As Park City’s school grades drop, methods questioned
According to the marks the Utah State Board of Education doles out to every school in the state each year, Park City schools didn’t make the grade.
But Ember Conley, superintendent of the Park City School District, expressed her frustration with the grading system. She is adamant that it doesn’t accurately reflect the education students are receiving.
“I would say that, as an educator and expert in the field of education, I don’t put any value on school grades,” she said.
The grades, released earlier this month, indicate that the performance of several Park City schools dropped. Park City High School fell from an A grade in the 2014-2015 school year to a C. Treasure Mountain Junior High slipped to a C from a B, while Ecker Hill Middle school maintained its B. McPolin Elementary earned a D, down from a C, and Parley’s Park and Trailside elementary schools kept their Bs. Jeremy Ranch Elementary School was the only one in the district to earn an A.
Conley’s disdain for the grades stems from a few factors. First, much of a school’s grade is based on student performance on the state-mandated SAGE tests. But PCHS and Treasure Mountain saw nearly 40 percent of students opt out of taking the exams, which Conley said skewed the results.
Additionally, a recent change to the law that requires the state to hand out marks to schools each year bumped many schools down a letter grade statewide. The law states that when at least two-thirds of schools in the state earn an A or a B, the minimum score necessary for each grade becomes tougher. That means that some schools that would have otherwise earned As instead received Bs, schools that qualified for Bs instead earned Cs, and so on.
Given that, Conley said it was not surprising to see Park City’s schools drop. But that doesn’t mean she thinks it’s fair.
“It’s based on an idea that there will always be schools that fail, and I disagree with that idea,” she said. “I also find (the grades) a very poor measure of what we do each and every day with our students. It does not reflect reality. To look at our schools and say that they’re anywhere from a B to a D, but yet we have the two highest-performing AP students in the state — we were just notified — is wrong.”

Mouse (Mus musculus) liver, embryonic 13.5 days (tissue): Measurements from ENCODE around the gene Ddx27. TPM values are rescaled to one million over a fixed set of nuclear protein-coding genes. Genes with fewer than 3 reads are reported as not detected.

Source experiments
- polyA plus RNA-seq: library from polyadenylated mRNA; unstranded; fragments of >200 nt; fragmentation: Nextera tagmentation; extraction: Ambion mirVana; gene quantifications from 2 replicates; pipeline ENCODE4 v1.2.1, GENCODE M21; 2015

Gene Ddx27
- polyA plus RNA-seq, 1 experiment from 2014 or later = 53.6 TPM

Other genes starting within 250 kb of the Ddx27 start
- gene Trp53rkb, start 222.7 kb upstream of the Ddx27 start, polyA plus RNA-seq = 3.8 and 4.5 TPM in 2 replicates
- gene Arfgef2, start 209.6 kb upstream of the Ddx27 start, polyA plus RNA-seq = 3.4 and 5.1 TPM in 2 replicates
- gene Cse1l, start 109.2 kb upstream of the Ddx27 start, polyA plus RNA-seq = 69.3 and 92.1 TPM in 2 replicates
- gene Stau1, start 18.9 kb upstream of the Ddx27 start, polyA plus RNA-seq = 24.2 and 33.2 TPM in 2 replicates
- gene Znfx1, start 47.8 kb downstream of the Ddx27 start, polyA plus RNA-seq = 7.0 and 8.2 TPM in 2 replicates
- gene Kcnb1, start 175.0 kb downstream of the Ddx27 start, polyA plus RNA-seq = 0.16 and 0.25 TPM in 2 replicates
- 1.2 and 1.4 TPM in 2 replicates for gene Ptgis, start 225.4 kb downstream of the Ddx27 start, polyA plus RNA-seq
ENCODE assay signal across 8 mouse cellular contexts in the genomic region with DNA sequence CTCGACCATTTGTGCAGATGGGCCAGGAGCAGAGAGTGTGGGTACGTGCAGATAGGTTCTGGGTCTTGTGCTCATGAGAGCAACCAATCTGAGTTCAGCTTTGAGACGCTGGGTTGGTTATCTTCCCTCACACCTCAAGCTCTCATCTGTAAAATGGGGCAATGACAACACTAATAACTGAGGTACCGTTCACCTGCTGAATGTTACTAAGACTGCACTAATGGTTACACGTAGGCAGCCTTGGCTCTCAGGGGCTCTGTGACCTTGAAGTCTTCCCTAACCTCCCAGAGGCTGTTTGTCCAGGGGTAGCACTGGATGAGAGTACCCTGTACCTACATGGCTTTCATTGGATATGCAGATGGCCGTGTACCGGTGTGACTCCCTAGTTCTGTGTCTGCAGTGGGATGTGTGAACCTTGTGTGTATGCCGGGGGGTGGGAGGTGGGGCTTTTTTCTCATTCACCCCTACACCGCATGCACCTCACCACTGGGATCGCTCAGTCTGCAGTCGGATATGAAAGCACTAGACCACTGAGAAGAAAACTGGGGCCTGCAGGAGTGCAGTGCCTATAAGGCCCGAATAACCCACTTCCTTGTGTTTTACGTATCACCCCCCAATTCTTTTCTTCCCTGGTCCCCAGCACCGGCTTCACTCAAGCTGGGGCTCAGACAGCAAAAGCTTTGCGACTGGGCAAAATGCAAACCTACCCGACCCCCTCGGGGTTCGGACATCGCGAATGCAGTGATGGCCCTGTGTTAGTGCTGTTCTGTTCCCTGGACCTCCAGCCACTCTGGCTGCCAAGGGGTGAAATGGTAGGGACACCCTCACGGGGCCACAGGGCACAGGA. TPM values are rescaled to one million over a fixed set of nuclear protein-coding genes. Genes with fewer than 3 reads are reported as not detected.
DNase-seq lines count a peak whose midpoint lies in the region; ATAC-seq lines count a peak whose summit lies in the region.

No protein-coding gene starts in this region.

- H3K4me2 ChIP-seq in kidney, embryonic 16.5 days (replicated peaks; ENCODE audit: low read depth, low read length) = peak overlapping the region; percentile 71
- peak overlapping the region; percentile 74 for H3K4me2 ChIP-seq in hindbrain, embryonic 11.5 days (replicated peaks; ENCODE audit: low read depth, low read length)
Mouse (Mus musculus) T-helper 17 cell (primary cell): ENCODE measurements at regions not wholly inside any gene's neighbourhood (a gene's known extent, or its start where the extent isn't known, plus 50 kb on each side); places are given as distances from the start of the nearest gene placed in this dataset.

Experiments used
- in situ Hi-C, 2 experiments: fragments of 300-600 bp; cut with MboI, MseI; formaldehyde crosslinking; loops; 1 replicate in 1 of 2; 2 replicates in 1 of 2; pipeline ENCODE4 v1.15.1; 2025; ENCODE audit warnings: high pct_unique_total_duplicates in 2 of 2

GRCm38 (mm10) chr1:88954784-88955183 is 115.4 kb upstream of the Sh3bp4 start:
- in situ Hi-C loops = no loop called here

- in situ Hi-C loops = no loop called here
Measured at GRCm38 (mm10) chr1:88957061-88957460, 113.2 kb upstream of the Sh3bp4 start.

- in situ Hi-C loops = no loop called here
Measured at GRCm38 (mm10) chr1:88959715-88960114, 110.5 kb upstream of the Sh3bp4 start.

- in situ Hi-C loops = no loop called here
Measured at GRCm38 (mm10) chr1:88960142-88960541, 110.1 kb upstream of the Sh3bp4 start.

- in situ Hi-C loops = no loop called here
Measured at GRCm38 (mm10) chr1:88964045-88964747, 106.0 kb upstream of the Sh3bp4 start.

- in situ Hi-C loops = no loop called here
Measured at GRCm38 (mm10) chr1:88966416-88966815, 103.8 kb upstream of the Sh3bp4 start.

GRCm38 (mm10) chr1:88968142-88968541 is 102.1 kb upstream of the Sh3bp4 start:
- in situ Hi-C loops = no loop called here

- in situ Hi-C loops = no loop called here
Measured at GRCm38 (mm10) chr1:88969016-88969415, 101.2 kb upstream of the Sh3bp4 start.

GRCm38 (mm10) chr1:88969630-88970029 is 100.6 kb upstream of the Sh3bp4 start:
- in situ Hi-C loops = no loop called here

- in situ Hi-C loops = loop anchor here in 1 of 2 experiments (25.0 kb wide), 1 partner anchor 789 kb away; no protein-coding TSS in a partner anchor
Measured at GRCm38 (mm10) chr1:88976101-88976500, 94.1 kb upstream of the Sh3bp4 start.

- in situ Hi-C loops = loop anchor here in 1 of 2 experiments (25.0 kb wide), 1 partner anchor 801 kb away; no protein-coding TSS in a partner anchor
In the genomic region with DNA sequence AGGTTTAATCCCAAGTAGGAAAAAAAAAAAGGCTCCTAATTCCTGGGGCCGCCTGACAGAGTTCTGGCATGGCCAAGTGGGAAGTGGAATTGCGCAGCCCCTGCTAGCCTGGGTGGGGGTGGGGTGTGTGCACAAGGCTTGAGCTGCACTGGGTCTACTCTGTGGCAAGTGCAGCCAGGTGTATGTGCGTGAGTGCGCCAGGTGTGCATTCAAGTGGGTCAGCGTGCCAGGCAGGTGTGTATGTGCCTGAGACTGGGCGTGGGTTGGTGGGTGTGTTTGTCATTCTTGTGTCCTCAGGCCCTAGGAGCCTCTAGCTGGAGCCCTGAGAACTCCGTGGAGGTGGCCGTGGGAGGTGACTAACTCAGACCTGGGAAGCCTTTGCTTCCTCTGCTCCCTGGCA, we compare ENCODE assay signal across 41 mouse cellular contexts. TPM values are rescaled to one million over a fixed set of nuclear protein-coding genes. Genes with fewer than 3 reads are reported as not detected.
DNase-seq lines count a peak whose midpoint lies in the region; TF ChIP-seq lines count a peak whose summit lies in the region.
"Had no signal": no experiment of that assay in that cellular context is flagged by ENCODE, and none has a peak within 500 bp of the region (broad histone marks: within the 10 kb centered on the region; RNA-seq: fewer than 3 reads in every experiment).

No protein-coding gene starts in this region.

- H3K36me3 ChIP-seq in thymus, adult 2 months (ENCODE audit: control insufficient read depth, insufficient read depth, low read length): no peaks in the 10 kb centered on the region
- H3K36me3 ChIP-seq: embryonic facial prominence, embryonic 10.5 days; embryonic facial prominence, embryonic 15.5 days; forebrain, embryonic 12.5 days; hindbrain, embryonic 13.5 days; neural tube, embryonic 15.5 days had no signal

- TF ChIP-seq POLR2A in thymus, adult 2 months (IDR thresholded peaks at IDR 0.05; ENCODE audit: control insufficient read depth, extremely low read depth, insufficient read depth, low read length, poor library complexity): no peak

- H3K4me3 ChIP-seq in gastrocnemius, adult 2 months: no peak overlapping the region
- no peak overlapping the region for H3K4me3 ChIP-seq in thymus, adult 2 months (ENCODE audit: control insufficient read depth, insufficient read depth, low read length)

Conley added that the district’s own benchmarking tool, a testing and evaluation system called Galileo, shows student performance continues to improve. Those evaluations aren’t based on grades, but instead on the mastery of skills. Those results, some of which are available on the district’s website, pcschools.us, indicate that the majority of grades have seen year-to-year growth.
“It’s the mastery of learning a concept, versus how you perform on a one-time indicator of SAGE,” she said.
The Utah State Board of Education sees the school grades primarily as a way to keep school districts accountable, but the district is at no risk of punishment from the state for its falling marks. However, Conley said the grades aren’t without real-world impacts.
“My sadness with the school grades is that so many people that might be moving in, or people concerned with real estate values, may use that for a metric for what’s really happening,” she said. “And that’s not an accurate picture.”
In light of criticism surrounding the school grading system, the Utah State Board of Education is recommending that the Legislature implement tweaks during the upcoming legislative session, according to a press release. Chief among the recommendations is that SAGE testing be eliminated for grades nine through 12, with ACT prep tests and the ACT exam being used instead.
Also, additional metrics would be used to evaluate schools. For high schools, the grades would consider advanced course offerings, CTE certificates and improvements for at-risk populations. For elementary schools, factors such as reading progress, progression among English language learners and teacher absenteeism would be evaluated.
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